As of October, the most fuel-efficient mid-sized sedan in America is the Honda Accord. Or so Honda says. After all, Ford has been trumpeting a matching 47 MPG combined from their Fusion. Who is right? And more importantly, can the Accord get Honda back into the hybrid game after having lost the initial hybrid battles with their maligned Integrated Motor Assist system? Honda invited us to sample the 2014 Accord Hybrid as well as a smorgasbord of competitive products to find out.
The “family sedan” may not be very exciting, but without midsized sales auto makers would be in a pickle. Ponder this: the five best-selling midsized sedans in America accounted for 1.3 million of the 12.8 million vehicles sold in 2011. With numbers like that, it’s important to get your mass-market people mover right. This means competitive fuel economy, a low base price and swipe as much tech from your luxury brand as possible. Either that or just wear a Nissan badge on the front. Say what? The last generation Altima was the second best-selling car despite being long in the tooth and filled with Chrysler quality plastics. That made me ask an important question: Is the fifth-generation Altima any good, or is it selling well (now in third place thanks to the new Accord and Nissan’s model change over) just because it has a Nissan logo on the front?
Ever since the ill-fated Contour experiment, Ford has maintained a strict separation in its global midsized offerings: Fusion for the Americas and Mondeo for Europe (let’s ignore, for the moment, Australia’s Falcon as the doomed atavism it is). But under the global “One Ford” strategy, a fusion (ahem) of The Blue Oval’s midsized offerings was inevitable, and Ford has signaled for some time that the Fusion and Mondeo are on the verge of becoming one. And here, courtesy of the autoforum.cz, is the first leaked image of Ford’s unified, world-wide midsized contender: though the Fusion and Mondeo names will continue to be used in their respective markets, this car will carry both badges. But are we looking at a revolution in the oft-troubled “world car” game, or a repeat of the Contour’s compromises? Only time will tell…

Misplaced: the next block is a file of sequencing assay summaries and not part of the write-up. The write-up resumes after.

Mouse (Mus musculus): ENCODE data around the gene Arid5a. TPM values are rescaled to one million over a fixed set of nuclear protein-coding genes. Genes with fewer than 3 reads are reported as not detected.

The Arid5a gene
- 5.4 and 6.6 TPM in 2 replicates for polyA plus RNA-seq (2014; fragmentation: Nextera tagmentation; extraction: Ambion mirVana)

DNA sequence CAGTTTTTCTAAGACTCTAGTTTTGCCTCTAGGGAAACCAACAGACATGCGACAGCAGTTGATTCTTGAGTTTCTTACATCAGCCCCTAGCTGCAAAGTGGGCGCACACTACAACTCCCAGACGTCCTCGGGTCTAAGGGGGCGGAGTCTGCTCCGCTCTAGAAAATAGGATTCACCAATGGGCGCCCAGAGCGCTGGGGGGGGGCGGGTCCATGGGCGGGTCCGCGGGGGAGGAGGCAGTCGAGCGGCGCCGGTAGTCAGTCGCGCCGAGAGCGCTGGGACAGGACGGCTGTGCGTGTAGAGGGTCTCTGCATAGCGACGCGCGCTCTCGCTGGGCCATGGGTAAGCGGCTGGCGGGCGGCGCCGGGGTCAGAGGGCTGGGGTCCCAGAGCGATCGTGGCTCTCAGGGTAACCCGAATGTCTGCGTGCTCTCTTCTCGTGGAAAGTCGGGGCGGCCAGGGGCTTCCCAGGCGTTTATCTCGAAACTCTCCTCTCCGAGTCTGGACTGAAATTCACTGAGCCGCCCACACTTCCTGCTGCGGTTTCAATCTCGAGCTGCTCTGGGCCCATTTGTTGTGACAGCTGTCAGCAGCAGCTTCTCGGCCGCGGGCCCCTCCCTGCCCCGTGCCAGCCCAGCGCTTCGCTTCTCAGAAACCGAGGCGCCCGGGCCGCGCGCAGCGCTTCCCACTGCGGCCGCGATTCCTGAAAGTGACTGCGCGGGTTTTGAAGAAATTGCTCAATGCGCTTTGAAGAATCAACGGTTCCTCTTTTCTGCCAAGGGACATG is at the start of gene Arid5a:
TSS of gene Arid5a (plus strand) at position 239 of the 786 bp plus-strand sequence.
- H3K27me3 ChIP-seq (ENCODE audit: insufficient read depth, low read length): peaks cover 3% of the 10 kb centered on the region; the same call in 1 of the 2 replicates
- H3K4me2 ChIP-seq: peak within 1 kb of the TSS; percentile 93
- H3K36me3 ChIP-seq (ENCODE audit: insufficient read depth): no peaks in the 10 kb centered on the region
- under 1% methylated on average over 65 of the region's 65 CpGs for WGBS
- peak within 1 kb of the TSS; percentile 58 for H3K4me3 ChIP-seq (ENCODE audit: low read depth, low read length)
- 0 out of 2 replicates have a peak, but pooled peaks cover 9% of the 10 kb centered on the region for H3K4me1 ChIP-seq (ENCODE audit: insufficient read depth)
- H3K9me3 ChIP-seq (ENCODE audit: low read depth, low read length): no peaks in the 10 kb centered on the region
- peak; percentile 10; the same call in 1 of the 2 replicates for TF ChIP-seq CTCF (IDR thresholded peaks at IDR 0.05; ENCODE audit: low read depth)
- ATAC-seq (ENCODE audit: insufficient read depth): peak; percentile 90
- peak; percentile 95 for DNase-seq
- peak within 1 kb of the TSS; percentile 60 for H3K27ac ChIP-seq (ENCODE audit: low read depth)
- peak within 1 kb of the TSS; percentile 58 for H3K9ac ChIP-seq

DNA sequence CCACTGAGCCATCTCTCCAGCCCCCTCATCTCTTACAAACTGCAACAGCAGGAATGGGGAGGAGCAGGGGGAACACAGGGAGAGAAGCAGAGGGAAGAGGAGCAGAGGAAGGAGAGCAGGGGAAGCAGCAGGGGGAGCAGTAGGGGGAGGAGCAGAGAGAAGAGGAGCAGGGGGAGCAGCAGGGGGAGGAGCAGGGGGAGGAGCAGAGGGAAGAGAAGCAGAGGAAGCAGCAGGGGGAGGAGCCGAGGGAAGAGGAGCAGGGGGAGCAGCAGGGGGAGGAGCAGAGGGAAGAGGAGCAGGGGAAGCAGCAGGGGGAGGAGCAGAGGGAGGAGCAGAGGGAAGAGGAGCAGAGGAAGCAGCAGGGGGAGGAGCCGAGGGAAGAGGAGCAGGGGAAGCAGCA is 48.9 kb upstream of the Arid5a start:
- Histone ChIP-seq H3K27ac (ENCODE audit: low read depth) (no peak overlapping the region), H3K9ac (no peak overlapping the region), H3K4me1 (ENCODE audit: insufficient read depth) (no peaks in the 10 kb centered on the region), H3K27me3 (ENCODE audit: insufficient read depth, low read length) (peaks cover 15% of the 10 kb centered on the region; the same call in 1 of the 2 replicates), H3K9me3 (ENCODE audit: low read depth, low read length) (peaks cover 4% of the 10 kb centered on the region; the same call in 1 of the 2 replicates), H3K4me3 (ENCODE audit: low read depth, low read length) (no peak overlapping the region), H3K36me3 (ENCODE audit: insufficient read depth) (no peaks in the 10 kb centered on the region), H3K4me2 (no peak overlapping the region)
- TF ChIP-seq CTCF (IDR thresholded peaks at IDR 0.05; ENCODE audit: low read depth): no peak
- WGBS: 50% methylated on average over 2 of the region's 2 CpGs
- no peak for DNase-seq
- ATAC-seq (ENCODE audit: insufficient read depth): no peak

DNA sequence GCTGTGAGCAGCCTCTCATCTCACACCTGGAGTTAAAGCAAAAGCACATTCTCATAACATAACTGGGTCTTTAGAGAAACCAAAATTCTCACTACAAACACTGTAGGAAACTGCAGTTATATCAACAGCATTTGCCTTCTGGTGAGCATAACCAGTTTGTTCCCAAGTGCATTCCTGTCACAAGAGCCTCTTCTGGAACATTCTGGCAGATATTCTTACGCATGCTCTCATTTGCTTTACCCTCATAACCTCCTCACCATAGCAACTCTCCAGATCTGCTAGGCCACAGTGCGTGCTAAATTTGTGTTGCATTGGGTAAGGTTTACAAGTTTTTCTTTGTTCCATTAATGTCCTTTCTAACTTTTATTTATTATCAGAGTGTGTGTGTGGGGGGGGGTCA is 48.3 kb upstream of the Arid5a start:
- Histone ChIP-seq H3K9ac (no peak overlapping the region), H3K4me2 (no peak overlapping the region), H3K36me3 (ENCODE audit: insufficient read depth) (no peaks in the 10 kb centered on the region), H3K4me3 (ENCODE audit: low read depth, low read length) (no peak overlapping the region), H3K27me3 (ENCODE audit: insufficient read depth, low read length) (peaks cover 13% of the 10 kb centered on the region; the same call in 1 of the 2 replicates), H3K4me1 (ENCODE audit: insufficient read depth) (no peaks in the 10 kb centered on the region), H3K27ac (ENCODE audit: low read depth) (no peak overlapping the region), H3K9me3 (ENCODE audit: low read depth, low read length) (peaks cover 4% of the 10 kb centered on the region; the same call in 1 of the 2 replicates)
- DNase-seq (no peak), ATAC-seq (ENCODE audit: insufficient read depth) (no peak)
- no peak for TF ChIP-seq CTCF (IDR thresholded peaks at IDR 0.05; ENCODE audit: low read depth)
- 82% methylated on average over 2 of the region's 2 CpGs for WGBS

We had midsized madness last month, as the Altima came within 500 units of unseating the mighty Camry and Sonata came within 500 units of sending the Accord tumbling further down the chart. Of the top ten best-sellers in the D-segment, only half beat their year-ago numbers, including Altima, Fusion, Impala, 200 and Optima. And though the YTD chart, which you can find in the gallery below, reflects the monthly sales order quite faithfully, it’s getting tighter… especially among the major players. Between the Malibu (171,266) and the Camry (229,521) there are six models in a 58,255-unit pack, and in September the Sonata pulled ahead of Malibu to snag fifth place. As we enter the fourth quarter, the competition is heating up…
Well, it’s that time again TTAC fans: the Midsized wars roll on with Camry retaking the top spot to extend its advantage in YTD sales. Altima continued its consistent year with a second place showing, and improving over its August 2010 number better than any nameplate besides… the Chrysler 200? Yes, Chrysler’s updated Sebring stopgap outsold the freshly-chic Optima on the month, and passed it in YTD sales. Meanwhile, the Hyundai Sonata may still have been 10k off the Camry’s pace, but its August volume was a mere 37 units from tying Mazda6’s YTD volume (through August). All in all though, this wasn’t an incredible month for midsizers, as half of the best-selling nameplates failed to improve on their year-over-year numbers. But what this segment lacks in volume growth it makes up for in drama, as a falling Accord runs the very real risk of being passed by Malibu and Sonata. Camry may be back in control, but the fight for the rest of the podium is as tight as ever.